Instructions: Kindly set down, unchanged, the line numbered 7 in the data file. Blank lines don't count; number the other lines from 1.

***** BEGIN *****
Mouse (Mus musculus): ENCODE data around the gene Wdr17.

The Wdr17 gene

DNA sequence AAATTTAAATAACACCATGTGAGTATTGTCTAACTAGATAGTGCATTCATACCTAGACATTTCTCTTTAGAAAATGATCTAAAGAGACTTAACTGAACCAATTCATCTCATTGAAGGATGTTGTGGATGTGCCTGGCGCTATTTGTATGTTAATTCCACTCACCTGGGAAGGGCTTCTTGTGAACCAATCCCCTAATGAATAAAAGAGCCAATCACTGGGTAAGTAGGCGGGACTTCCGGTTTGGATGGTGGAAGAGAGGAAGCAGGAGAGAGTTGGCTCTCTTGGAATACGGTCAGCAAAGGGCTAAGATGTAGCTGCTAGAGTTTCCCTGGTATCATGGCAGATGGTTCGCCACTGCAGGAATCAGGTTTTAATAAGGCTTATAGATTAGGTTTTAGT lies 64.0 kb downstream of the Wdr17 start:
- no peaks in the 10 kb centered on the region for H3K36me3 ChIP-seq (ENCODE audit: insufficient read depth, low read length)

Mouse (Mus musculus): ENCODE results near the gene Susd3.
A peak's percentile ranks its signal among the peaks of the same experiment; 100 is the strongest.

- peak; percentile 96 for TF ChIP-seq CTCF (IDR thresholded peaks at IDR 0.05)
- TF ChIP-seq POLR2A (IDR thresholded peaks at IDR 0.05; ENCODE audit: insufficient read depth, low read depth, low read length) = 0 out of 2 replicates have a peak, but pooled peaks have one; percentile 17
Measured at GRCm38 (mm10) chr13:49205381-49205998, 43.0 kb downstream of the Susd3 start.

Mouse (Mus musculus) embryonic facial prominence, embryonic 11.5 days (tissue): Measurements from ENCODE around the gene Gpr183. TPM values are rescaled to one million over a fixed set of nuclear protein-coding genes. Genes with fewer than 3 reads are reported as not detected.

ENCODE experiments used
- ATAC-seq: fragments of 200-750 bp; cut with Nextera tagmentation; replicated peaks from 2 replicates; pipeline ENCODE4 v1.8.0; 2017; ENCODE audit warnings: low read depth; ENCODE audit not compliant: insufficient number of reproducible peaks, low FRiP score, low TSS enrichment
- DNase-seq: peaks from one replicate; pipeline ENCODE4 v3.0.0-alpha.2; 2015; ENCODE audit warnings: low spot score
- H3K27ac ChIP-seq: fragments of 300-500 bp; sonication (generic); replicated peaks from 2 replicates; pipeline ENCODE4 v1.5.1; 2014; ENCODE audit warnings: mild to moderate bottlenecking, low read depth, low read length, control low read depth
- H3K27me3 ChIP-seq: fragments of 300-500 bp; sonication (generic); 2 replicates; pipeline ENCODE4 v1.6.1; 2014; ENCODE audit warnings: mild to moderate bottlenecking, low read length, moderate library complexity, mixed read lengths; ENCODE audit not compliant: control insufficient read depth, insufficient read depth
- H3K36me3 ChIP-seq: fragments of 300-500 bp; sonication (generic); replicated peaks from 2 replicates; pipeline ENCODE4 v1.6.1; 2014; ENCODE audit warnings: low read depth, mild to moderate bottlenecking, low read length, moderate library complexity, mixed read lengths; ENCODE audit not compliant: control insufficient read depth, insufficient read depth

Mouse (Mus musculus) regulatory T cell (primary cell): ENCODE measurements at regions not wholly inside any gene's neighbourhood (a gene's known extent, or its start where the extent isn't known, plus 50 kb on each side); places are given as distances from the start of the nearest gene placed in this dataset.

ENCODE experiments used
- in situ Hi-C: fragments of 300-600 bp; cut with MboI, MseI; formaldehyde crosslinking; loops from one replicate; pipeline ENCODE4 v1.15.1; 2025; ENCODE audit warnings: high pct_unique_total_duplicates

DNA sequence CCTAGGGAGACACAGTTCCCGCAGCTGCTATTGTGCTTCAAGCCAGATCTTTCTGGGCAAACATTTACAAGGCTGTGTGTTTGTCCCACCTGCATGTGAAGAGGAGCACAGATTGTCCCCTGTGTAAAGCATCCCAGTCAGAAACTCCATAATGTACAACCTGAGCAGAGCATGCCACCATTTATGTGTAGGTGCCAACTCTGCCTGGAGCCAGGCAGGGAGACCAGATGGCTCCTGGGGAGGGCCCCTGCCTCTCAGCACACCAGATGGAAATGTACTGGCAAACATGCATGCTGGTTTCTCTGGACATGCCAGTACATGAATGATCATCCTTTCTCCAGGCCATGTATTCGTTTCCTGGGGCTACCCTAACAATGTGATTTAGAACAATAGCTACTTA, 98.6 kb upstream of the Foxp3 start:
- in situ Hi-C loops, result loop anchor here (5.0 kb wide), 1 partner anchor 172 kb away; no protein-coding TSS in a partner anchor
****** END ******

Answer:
- peak; percentile 96 for TF ChIP-seq CTCF (IDR thresholded peaks at IDR 0.05)